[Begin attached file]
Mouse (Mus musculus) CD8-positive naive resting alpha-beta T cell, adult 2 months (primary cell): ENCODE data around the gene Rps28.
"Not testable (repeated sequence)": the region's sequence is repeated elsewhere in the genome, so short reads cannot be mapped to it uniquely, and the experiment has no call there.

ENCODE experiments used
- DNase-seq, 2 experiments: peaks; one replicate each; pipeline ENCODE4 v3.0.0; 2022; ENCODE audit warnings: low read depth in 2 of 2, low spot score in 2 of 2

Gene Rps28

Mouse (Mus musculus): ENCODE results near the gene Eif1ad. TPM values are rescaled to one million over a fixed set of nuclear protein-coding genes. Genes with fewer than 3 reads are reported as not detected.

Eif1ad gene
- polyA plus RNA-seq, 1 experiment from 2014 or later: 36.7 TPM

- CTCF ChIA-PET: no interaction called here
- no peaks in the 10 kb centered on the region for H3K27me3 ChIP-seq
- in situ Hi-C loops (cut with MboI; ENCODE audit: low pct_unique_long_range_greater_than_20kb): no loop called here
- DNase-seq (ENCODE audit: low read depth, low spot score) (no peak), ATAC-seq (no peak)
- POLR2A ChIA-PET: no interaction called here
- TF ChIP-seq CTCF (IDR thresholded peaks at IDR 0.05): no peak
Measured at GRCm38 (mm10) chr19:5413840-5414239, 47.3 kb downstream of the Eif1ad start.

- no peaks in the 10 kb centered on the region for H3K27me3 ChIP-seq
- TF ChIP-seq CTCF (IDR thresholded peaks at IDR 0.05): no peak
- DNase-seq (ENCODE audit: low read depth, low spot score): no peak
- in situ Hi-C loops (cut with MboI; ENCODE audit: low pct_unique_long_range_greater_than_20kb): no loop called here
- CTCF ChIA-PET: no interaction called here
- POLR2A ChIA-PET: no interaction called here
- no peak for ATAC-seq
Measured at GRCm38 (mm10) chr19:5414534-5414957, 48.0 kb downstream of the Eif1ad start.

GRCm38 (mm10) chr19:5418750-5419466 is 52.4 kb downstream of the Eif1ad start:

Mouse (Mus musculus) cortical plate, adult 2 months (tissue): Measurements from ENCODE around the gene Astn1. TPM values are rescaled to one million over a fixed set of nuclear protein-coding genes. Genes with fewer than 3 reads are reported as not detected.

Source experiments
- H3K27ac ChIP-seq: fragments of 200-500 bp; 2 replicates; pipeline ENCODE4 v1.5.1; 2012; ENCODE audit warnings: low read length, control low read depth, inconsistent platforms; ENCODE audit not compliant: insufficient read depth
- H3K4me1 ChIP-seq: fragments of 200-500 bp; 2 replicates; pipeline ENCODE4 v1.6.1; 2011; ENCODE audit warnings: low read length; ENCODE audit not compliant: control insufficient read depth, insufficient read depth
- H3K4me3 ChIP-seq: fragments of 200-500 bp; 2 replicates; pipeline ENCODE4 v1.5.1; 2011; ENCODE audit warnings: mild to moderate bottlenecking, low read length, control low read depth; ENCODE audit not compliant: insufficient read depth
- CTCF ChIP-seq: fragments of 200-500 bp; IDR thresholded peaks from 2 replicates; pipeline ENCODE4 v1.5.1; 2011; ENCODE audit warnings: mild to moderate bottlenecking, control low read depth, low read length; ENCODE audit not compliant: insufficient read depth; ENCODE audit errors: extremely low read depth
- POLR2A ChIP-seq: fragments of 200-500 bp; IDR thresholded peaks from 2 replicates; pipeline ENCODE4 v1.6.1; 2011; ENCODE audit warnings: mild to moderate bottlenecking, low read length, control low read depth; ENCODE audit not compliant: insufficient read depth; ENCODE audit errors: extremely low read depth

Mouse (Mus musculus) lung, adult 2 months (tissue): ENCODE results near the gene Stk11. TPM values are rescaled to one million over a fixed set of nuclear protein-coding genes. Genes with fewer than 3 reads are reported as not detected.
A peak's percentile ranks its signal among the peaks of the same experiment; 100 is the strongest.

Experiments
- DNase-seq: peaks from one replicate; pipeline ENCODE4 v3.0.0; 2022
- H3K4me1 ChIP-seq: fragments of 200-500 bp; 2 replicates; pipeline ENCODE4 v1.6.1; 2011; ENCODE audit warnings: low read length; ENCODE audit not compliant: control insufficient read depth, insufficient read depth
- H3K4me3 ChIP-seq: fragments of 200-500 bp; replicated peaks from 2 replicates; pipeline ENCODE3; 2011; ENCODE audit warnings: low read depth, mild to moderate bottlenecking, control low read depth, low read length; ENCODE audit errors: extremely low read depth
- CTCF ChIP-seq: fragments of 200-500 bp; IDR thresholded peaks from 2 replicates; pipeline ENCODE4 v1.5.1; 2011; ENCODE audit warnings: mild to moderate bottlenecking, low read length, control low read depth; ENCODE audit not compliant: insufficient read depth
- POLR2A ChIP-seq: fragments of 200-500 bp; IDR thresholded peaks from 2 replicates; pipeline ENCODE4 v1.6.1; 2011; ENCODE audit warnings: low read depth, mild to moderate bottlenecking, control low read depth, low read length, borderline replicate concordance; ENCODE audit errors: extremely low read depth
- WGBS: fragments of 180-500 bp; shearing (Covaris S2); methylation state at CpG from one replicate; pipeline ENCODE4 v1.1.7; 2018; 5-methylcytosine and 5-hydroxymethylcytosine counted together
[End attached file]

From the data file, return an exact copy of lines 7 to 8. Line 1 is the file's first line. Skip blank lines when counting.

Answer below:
Eif1ad gene
- polyA plus RNA-seq, 1 experiment from 2014 or later: 36.7 TPM